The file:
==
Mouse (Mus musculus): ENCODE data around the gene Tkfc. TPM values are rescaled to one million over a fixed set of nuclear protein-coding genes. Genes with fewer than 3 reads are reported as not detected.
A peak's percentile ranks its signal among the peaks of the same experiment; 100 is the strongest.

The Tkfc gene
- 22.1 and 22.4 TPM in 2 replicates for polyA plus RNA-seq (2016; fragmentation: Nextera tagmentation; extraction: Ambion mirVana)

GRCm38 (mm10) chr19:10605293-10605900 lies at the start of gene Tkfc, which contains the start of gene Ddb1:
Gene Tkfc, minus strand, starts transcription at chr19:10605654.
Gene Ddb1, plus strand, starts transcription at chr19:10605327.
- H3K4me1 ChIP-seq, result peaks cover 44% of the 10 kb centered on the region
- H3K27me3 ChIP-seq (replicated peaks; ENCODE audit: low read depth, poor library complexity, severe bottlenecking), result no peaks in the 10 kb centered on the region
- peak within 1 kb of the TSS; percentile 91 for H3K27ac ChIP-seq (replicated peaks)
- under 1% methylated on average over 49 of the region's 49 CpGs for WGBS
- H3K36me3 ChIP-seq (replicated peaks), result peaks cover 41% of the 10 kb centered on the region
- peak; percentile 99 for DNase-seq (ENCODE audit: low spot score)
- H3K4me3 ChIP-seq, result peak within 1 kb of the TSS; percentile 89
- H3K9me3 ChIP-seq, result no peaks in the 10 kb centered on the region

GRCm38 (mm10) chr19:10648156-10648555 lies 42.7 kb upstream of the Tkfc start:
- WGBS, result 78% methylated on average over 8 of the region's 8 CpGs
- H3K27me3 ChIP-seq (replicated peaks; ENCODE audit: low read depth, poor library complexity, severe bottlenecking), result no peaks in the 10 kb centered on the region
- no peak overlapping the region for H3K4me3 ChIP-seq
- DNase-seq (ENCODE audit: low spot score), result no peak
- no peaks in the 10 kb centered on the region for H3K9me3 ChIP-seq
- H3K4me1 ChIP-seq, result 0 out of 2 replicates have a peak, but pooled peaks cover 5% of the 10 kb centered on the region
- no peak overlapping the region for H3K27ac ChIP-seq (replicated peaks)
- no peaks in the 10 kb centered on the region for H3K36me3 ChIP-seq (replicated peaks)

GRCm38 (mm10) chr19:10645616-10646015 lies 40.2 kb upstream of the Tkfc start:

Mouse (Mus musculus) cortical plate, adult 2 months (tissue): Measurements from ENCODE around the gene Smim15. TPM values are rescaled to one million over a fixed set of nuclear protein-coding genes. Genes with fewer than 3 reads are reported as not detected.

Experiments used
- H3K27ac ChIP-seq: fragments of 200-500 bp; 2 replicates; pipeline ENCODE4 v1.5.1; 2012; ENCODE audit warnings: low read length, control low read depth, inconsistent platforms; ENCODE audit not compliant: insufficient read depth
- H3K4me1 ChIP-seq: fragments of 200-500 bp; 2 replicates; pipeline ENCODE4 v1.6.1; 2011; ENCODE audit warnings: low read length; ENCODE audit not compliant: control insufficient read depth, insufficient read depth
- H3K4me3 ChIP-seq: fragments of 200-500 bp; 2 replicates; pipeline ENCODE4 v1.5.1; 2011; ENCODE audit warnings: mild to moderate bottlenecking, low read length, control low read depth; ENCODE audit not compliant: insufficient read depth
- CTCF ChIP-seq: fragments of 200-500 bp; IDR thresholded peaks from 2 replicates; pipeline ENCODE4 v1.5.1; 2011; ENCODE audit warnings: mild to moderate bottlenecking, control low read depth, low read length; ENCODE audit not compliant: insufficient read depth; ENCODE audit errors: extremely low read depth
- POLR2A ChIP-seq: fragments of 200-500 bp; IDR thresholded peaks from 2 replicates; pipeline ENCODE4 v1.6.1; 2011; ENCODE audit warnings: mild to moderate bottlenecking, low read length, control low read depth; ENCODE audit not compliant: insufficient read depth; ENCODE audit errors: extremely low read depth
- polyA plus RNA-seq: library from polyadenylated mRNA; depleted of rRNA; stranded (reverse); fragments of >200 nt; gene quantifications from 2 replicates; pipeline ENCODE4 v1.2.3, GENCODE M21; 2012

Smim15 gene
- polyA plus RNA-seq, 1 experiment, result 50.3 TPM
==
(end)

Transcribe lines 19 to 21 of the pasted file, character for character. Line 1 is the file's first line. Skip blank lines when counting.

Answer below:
- no peak overlapping the region for H3K4me3 ChIP-seq
- DNase-seq (ENCODE audit: low spot score), result no peak
- no peaks in the 10 kb centered on the region for H3K9me3 ChIP-seq